An application's infrastructure is typically designed around its needs. In an ideal world (and most blog posts), those needs are outlined clearly before any work starts, and everything scales smoothly and automagically. In the real world, however, it almost never plays out that way. It didn't for my game Elethor.

Elethor is an idle RPG PBBG set in an alternate future. Players log in occasionally to craft items, upgrade their items, interact with the market, chat with other players, etc. Activities typical in a PBBG. The actions in Elethor are server-sided and tick-based. Every 6 seconds, players who have actions fight monsters and get drops. Every 60 seconds (on average), players gather ore from resource nodes. This is also relatively typical, although some games run their actions as HTTP requests, meaning players need to logged in with an active tab for their actions to tick.

I am the solo dev for Elethor, a passion project that has gotten more traction than I anticipated. It also broke in ways I hadn't anticipated. As a full-stack developer at my day job I dabble in a bit of everything, but devops and infrastructure are easily my weakest points. So take this all with a grain of salt. Or two. I'm learning as I go.

This is my infrastructure story. So far.

Phase 1

Phase 1 started as it probably does for most projects.

All the game code ran on one server, and the database lived on another server. DigitalOcean is my provider, and I utilize their managed database servers. As I mentioned earlier I'm not a devops guy, so the less I have to worry about, especially with crucial game data, the better.

The services include:

  • Postgres as the database (managed by DO).
  • PHP (Laravel), what the back-end is written in.
  • A NodeJS server for websockets. I receive data from the client via HTTP requests, but utilize websockets to send events to the client.
  • Laravel Horizon, a queue processing service to handle queueing and executing actions.
  • Redis for caching and as storage for the queue processing service and notification system.
  • VueJS as the front end.

It's a bit convoluted, but the combined components perform well without major bottlenecks.


Luckily I had experience using Deployer, so integrating it with Elethor was a breeze. This automated a majority of my deployment tasks into one script, making it impossible to make silly mistakes (like not invalidating a cache, or forgetting to cache-bust assets). Manual deployments should be avoided at all costs.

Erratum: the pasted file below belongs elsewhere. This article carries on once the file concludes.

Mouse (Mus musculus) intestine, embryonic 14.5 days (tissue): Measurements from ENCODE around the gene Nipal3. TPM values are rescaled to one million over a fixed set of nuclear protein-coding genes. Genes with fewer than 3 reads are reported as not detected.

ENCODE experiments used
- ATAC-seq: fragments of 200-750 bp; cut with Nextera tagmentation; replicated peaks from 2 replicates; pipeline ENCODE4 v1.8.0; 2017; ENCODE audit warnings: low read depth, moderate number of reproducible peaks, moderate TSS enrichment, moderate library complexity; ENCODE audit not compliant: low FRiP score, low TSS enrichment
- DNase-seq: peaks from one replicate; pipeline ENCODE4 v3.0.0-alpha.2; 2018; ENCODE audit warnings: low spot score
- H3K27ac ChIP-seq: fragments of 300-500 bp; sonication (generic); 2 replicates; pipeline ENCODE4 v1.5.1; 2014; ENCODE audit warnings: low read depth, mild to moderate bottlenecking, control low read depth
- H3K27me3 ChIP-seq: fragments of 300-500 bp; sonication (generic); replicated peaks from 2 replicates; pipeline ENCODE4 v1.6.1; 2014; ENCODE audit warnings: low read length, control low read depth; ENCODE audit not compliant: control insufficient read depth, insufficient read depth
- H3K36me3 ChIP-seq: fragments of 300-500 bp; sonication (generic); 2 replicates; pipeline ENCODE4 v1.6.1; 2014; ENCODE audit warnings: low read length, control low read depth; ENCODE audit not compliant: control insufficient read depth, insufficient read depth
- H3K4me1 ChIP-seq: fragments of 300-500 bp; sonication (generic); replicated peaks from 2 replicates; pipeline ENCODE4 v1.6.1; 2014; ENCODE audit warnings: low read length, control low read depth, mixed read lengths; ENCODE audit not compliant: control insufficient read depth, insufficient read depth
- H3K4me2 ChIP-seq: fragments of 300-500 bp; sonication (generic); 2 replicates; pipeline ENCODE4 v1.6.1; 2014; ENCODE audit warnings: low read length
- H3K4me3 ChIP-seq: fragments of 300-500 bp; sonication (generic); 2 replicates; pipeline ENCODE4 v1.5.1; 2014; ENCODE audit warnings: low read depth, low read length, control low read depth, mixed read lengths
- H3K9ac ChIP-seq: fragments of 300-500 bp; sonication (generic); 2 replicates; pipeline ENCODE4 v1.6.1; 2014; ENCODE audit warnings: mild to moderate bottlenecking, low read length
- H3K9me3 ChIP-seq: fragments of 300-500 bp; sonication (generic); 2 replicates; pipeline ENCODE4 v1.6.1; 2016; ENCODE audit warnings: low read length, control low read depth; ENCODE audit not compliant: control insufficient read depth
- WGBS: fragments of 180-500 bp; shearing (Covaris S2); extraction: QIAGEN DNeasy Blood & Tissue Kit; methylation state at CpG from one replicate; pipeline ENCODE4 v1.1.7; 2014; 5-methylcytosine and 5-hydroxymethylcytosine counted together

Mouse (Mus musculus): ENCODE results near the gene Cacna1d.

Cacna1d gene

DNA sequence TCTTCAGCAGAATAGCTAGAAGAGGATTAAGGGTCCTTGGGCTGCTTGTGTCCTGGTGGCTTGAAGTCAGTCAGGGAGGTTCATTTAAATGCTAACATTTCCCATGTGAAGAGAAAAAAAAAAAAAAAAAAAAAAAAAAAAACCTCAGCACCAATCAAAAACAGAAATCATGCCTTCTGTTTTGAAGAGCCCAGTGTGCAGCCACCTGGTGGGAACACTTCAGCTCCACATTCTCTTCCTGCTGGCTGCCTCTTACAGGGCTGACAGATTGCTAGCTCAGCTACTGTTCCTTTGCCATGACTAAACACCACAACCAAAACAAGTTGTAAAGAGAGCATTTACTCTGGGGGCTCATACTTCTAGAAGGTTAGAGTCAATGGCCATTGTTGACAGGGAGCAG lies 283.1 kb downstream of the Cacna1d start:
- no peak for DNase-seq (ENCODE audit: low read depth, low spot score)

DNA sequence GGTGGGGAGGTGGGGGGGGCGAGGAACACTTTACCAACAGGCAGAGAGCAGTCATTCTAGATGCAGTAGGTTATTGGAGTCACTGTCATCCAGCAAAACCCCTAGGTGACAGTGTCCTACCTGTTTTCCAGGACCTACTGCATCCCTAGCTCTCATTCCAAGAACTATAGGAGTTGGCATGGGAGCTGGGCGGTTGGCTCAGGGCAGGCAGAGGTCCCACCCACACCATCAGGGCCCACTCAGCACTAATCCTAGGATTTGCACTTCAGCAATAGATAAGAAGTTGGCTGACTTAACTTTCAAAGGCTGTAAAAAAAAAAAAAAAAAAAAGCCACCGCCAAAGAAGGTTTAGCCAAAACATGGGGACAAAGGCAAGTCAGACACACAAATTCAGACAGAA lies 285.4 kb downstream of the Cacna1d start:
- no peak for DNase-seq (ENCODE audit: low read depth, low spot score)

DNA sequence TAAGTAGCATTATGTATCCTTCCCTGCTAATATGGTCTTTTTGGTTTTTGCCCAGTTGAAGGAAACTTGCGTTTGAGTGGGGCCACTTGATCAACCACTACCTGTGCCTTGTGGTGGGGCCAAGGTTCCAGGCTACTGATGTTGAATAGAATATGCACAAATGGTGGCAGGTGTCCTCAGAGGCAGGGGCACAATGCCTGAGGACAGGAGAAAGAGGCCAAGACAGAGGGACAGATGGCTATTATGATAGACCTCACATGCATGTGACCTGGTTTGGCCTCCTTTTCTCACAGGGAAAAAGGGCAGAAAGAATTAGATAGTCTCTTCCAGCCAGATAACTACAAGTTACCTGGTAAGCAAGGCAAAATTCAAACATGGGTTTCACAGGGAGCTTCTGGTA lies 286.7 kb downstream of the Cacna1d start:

Database vs Cache

The database is the primary source of truth for all data. The cache holds information that either changes infrequently or in very specific instances and is extremely heavy to collect in the first place.

For example, players can equip up to 16 different pieces of gear. Each piece of gear has a tier, reinforcements, energizements, and all these numbers play into their stats that are calculated every single fight. This data is spread out across several tables for each item, making for heavy queries--especially at every 6 seconds per player.

However, the equipment state only changes when a player equips / unequips / upgrades an item. Therefore I store the player's equipment in the cache, and invalidate it on those events. This cuts the number of database queries by an extraordinary amount, and hitting the Redis server once only costs RAM to store it and a bit of network lag.

An example of something not to cache is the volatile and constantly changing market data, however. It's better to optimize the queries, fetching a fresh copy when needed, than to continually invalidate the cache.

But it wasn't enough...

With everything but the database running on the same server, things quickly bottlenecked. Even after doubling my server size twice within a few hours after launch, there were still lag problems.

Phase 2

Optimizing the existing combat actions was the next step. After closely analyzing my code I found I was making almost 50 database queries per combat action. Too many.

Some of these were N+1 queries that needed optimized. Others were variables I was using in multiple places, so I instead opted to create a new class, fetch the data once, and grab the data from the class rather than the database. In other places, I was manipulating the data in the database in several places, so I refactored to only manipulating the data within the class and then committing the final bit of data to the database.